20. september 2017

Selective Reproduction in the 21st Century

Selective Reproduction in the 21st Century, edited by Ayo Wahlberg and Tine Gammeltoft, explores how conditions for childbearing are changing in the 21st century under the impact of new biomedical technologies. Selective reproductive technologies (SRTs) - technologies that aim to prevent or promote the birth of particular kinds of children – are increasingly widespread across the globe. Wahlberg and Gammeltoft bring together a collection of essays providing unique ethnographic insights on how SRTs are made available within different cultural, socio-economic and regulatory settings and how people perceive and make use of these new possibilities as they envision and try to form their future lives. Topics covered include sex-selective abortions, termination of pregnancies following detection of fetal anomalies during prenatal screening, the development of preimplantation genetic diagnosis techniques as well as the screening of potential gamete donors by egg agencies and sperm banks. This is invaluable reading for scholars of medical anthropology, medical sociology and science and technology studies, as well as for the fields of gender studies, reproductive health and genetic disease research.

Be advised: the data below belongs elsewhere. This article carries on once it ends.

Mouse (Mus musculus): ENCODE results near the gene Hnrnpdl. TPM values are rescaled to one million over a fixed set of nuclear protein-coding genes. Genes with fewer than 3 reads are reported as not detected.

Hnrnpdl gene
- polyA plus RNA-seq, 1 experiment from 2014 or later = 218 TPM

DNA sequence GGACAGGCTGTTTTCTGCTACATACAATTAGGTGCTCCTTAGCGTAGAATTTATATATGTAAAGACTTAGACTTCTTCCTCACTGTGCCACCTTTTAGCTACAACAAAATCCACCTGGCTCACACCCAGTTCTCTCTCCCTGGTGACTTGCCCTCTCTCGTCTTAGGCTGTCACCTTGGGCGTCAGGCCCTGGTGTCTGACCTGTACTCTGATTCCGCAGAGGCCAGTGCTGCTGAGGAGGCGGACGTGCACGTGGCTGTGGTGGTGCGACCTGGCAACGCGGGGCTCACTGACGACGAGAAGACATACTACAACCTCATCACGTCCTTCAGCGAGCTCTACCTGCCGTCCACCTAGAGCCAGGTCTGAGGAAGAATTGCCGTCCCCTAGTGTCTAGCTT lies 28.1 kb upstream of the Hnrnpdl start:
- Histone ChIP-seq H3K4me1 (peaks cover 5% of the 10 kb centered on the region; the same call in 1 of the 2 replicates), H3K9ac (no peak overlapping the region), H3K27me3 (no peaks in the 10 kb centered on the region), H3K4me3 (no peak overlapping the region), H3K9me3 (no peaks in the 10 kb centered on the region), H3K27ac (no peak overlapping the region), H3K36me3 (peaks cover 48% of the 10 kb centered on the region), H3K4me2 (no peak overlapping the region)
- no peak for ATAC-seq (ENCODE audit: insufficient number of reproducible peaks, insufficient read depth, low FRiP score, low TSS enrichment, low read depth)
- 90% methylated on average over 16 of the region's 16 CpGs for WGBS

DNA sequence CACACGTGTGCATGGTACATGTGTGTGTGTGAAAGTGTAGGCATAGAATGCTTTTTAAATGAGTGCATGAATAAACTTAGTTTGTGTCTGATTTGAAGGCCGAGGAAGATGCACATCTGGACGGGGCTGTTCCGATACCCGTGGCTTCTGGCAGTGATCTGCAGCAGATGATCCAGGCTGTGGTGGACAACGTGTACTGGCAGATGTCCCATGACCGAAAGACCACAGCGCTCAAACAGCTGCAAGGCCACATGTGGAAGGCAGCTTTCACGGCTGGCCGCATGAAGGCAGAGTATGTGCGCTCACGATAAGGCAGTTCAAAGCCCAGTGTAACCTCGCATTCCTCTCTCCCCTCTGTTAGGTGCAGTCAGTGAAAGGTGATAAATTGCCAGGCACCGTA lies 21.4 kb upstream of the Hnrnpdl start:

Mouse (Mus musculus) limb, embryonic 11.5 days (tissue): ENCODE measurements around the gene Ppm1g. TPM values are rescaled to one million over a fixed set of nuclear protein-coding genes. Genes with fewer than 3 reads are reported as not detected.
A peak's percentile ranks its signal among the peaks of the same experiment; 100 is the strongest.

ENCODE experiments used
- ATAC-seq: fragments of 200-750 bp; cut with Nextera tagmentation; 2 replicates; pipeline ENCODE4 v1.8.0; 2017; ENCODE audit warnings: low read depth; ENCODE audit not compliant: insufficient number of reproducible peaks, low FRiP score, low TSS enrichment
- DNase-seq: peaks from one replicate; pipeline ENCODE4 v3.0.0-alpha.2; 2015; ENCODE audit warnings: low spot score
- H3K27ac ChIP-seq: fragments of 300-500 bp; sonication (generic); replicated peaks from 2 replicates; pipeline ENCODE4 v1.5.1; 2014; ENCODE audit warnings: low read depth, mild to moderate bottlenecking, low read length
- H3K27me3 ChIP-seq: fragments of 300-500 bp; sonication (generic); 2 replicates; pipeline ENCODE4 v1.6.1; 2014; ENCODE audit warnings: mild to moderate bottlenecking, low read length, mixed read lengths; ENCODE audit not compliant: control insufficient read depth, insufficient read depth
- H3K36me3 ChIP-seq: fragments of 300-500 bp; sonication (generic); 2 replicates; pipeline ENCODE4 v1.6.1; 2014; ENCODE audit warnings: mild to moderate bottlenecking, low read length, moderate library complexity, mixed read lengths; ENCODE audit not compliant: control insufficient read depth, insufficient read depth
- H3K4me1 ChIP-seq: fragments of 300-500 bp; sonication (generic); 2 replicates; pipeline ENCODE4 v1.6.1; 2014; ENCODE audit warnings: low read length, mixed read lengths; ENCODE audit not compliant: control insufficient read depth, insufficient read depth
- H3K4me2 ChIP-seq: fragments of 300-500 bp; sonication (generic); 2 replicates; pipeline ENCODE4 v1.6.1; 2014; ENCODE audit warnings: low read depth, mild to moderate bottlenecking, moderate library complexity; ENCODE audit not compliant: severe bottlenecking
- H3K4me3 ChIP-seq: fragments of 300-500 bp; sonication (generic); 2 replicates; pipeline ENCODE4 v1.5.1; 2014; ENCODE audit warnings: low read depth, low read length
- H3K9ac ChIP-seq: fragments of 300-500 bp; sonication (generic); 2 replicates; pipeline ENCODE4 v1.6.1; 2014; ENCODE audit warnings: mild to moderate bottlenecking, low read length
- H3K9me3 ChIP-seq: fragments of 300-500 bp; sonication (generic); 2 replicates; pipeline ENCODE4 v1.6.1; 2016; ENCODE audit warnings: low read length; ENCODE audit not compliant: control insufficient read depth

Professor Tine Gammeltoft and Associate Professor Ayo Wahlberg (ed.): Selective Reproduction in the 21st Century; Springer; 2017

“This ground-breaking volume defines a new field of ‘selective reproduction’. Rich case studies from around the world make clear both the hopes and anguish of reproductive selection, particularly for women as potential parents. Together, these chapters pose major questions about the role of law, bioethics, and population policy making amidst the haunting specter of neo-eugenics.”

-Prof. Marcia C. Inhorn, Yale University, USA

“Our understanding of reproduction, technology and society are greatly enhanced by this rich and insightful study of selection in all its… forms. Bravo to the editors for this timely, inclusive and transformative anthology!”

-Prof. Sarah Franklin, University of Cambridge, UK